Beçin findings shed light on 700-year history
New archaeological findings in the ancient city of Beçin, the capital of Menteşe Beylic in Milas district of the western province of Muğla, reveal the social, commercial and cultural life of 700 years ago.
In the ancient city, which was included in the tentative list of the UNESCO World Heritage in 2012, excavations have been carried out regularly. Many artifacts were unearthed during the works and the surviving historical buildings were restored and added to tourism.
Pektaş said that the ceramics, which were unearthed in 2018 in the ancient city’s historical street, were locally produced, adding, “In some of the glazed and unglazed ceramic plates, dating back to the 14th and 15th centuries, we found the ‘signature of ateliers’ and found important clues about the exports and imports in that period. They were used in daily life. The signatures on the plates show that an important part of ceramics were produced in Beçin and around.”
He said that a few pieces that were imported from Europe revealed the existence of imports during that period, adding that the findings also gave important clues about the Middle Age and the commercial life there.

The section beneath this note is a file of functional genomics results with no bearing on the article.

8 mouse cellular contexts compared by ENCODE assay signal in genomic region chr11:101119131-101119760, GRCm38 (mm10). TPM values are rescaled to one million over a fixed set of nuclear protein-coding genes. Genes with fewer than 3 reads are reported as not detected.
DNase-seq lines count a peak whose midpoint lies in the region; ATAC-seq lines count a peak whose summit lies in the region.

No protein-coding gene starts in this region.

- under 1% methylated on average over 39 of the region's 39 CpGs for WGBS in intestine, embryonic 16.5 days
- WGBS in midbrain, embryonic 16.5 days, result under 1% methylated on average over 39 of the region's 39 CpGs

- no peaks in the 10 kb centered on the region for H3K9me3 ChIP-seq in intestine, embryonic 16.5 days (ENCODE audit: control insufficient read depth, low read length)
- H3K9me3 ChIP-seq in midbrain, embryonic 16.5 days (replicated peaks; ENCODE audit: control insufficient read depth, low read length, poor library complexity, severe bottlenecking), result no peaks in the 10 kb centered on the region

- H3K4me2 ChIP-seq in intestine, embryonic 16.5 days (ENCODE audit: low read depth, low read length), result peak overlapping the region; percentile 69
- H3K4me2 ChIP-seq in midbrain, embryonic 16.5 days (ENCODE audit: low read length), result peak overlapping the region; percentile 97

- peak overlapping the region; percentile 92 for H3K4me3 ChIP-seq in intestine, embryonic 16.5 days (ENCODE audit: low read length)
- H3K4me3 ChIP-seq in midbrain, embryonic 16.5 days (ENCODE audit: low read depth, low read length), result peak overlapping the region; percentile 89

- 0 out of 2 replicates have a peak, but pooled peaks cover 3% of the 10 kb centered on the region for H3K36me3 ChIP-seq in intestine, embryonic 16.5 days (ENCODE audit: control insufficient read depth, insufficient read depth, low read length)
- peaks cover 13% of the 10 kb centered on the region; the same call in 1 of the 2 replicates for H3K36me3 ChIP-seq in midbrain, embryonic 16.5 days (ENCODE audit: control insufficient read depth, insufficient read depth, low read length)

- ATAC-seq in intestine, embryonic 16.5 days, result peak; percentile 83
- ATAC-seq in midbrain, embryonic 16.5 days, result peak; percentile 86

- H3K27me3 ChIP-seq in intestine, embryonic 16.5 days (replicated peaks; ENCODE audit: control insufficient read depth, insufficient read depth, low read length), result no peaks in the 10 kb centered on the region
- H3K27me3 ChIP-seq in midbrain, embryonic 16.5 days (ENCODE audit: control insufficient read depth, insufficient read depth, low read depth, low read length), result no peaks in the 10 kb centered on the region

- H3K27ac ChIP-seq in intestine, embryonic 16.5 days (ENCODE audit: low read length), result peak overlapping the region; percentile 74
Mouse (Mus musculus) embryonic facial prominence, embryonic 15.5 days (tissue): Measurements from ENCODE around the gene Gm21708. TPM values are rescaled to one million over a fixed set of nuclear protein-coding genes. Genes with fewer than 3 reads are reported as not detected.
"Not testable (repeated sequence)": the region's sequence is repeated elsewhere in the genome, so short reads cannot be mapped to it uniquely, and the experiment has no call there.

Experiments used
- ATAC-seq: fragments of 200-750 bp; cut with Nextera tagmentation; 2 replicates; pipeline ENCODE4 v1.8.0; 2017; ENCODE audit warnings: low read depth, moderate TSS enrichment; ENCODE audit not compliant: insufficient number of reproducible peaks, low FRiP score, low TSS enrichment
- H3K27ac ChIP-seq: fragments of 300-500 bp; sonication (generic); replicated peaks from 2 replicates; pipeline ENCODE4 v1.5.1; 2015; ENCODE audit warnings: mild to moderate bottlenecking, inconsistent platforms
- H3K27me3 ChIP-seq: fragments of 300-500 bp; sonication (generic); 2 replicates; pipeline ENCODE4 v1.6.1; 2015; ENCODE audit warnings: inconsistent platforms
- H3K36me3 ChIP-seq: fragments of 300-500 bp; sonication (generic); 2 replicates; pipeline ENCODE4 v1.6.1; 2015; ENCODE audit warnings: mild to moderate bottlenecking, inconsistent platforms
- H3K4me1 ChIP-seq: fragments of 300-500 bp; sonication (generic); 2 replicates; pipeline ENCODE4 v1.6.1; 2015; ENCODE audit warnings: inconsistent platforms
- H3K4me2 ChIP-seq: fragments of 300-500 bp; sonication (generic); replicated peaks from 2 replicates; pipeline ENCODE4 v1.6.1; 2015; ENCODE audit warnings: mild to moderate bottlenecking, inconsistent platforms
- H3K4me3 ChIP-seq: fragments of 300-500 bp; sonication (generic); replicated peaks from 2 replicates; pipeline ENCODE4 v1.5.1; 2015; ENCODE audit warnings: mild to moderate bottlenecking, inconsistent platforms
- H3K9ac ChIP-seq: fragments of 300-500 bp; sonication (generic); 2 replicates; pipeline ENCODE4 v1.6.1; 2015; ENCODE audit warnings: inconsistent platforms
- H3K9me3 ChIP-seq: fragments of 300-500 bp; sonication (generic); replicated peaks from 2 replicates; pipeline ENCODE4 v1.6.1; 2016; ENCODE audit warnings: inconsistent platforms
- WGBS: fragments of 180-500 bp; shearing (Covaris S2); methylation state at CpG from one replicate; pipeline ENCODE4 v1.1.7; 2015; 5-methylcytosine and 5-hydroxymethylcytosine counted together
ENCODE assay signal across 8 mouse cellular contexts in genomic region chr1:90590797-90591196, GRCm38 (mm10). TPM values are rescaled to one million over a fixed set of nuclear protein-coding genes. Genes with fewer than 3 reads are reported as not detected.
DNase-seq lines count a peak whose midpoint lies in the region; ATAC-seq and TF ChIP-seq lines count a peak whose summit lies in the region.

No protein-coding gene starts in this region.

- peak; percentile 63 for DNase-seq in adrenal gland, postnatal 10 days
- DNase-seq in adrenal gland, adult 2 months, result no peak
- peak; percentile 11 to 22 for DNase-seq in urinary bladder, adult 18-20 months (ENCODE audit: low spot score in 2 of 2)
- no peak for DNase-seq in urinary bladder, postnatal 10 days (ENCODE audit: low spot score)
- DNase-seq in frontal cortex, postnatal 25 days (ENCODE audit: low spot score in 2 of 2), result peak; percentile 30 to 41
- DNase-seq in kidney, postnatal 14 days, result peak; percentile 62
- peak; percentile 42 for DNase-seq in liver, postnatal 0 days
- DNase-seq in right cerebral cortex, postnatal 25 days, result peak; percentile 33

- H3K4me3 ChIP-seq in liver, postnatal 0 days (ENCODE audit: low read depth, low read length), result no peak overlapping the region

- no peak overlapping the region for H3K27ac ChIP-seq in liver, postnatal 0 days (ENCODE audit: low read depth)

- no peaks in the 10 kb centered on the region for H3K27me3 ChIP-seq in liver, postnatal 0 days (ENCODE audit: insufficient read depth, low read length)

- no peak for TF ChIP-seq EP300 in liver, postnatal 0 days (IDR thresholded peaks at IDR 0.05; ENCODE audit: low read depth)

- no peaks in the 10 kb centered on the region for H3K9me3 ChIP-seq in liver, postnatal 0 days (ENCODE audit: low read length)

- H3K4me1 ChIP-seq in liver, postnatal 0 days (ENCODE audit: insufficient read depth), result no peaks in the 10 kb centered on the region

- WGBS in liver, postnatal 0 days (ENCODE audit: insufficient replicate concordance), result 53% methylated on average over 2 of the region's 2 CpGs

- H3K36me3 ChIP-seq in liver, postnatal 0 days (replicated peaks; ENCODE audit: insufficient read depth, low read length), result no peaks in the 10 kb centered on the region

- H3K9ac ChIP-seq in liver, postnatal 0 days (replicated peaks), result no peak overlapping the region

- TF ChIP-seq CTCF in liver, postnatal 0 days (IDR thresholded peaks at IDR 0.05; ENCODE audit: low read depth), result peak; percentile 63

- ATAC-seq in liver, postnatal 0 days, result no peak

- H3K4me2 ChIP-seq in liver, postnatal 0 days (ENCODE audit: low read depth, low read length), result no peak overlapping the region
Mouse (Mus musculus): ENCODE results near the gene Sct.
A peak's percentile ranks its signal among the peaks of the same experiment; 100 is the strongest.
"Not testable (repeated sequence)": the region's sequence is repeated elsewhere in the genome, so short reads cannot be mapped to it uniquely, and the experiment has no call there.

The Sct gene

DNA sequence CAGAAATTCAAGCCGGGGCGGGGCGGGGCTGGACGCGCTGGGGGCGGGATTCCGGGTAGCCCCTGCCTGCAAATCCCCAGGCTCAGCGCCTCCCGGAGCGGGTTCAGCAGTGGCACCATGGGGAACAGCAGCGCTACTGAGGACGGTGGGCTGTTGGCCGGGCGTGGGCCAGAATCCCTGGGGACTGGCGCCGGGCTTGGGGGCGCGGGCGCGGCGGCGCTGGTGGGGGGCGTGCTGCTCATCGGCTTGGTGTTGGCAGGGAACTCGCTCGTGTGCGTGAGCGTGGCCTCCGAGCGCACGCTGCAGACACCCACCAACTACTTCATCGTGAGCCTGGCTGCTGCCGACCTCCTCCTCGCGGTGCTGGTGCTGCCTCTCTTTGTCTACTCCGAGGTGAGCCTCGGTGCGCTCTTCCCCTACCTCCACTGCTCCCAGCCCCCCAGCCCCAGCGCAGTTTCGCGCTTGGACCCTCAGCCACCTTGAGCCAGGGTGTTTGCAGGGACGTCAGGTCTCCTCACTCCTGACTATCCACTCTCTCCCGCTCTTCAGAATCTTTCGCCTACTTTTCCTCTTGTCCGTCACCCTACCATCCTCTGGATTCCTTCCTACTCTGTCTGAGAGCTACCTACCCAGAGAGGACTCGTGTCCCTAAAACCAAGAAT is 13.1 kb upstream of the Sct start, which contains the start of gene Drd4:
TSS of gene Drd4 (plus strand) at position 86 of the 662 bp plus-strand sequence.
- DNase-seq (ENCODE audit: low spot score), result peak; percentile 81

The ceramics had natural human and plant compositions, Pektaş said, adding that they revealed people’s eating and drinking habits as well as their entertainment culture.
[HH] Ceramic toy found
Pektaş said that along with the ceramic bowls, metal jewelries, arrow heads and coins, they also found a ceramic toy during excavations.
“The findings show the Anatolian culture to us. Among the ceramic findings, we found toys for children. We found only one toy in the previous years, but this year we got the others. Thanks to these findings, we have the ceramics context of this era. They reveal everything about the social structure in Middle Age. The glass findings are very important. After their restoration, some of them were delivered to the Milas Museum.”
He said that works still continued on the other artifacts and they would find important pieces this year, too.
“This year we focus on restoration and protection. But we will also finish the excavations that we started last year.”